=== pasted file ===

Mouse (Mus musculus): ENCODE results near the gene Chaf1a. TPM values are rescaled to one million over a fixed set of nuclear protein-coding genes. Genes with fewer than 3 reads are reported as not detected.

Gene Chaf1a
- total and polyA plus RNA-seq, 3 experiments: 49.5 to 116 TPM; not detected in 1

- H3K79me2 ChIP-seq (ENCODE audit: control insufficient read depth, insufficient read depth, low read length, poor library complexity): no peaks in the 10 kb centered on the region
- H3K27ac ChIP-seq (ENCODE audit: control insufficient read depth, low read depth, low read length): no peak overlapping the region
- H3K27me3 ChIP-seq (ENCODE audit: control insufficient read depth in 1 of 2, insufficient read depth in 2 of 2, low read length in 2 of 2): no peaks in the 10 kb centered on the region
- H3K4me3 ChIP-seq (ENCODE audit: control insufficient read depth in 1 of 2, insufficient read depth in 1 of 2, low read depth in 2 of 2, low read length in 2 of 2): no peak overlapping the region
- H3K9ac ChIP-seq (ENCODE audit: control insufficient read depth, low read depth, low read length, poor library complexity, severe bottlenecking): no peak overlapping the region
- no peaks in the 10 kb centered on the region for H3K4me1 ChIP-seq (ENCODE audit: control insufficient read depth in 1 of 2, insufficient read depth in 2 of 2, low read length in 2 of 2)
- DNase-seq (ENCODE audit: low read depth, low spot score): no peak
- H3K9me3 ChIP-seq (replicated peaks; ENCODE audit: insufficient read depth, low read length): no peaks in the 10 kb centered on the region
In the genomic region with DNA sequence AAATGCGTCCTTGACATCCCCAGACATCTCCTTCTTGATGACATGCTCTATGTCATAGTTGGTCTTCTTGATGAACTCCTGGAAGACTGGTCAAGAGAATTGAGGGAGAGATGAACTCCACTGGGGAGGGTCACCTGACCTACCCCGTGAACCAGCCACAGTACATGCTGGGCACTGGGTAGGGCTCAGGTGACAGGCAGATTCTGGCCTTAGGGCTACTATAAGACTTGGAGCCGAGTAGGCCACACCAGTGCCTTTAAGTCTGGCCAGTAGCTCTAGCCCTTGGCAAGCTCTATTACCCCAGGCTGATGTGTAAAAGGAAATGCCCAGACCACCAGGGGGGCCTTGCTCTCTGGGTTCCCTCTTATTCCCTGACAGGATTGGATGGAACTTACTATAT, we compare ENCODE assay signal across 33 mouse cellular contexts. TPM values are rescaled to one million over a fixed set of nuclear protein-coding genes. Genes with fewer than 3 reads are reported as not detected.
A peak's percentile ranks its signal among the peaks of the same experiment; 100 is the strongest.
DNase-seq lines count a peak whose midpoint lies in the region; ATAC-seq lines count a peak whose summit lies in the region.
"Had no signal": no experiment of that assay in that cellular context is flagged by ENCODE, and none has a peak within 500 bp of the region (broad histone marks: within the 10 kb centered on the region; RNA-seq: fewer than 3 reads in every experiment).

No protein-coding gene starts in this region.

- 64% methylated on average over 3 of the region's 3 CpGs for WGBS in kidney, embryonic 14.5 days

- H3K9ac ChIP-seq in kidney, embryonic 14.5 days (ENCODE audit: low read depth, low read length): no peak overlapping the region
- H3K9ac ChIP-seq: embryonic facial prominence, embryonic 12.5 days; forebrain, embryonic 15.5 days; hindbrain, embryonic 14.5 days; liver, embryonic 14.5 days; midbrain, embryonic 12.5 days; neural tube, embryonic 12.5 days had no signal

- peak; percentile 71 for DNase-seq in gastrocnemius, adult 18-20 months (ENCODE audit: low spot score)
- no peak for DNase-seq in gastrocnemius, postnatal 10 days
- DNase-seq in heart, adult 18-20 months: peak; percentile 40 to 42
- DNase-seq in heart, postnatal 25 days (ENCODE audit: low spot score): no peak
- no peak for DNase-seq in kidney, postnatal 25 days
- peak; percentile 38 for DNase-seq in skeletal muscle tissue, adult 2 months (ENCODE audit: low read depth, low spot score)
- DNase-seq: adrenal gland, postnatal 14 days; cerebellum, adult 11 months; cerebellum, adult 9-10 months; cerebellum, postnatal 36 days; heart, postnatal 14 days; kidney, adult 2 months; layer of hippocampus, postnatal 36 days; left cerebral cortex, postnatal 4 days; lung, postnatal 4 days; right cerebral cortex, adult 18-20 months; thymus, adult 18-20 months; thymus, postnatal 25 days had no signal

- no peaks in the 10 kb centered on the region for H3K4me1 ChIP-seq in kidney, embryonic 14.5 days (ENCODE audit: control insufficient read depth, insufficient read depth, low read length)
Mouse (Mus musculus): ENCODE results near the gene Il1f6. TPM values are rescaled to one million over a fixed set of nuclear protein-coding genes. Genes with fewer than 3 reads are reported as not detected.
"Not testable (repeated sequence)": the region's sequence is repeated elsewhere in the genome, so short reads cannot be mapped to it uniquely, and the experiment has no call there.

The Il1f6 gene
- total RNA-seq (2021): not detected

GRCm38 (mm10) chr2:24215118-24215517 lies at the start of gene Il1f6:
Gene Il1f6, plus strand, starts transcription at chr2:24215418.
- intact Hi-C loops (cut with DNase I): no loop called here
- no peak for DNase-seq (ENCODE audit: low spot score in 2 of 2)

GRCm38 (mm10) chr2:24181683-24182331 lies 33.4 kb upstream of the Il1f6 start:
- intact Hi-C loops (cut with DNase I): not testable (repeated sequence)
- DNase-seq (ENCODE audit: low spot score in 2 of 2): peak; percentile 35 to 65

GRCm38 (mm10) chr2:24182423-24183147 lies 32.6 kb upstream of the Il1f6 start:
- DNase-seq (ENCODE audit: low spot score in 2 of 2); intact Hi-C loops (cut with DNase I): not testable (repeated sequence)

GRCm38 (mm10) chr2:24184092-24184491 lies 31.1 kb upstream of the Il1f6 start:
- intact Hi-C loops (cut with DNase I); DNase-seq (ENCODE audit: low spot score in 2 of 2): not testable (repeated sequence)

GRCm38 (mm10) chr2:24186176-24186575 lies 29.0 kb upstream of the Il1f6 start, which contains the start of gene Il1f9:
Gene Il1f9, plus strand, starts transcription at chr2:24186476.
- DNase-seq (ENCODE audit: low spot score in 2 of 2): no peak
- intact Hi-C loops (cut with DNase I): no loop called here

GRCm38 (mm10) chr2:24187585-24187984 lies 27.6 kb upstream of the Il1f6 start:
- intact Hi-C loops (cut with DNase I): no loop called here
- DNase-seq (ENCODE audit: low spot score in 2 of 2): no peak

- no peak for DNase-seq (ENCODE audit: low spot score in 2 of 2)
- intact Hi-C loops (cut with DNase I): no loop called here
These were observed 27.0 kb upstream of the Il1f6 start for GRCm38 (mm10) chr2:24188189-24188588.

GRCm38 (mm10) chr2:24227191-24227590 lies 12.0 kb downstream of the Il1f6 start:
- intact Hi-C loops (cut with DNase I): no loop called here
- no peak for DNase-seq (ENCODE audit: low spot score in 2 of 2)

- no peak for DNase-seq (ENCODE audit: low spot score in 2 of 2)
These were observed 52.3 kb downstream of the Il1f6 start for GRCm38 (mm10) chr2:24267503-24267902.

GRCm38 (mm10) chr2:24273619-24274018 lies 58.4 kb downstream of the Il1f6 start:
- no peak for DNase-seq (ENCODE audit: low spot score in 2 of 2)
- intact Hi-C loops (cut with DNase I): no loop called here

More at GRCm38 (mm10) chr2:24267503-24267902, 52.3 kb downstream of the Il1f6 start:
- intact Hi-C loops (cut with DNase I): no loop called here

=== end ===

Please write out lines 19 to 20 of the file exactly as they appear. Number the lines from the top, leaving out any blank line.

- H3K9ac ChIP-seq: embryonic facial prominence, embryonic 12.5 days; forebrain, embryonic 15.5 days; hindbrain, embryonic 14.5 days; liver, embryonic 14.5 days; midbrain, embryonic 12.5 days; neural tube, embryonic 12.5 days had no signal

- peak; percentile 71 for DNase-seq in gastrocnemius, adult 18-20 months (ENCODE audit: low spot score)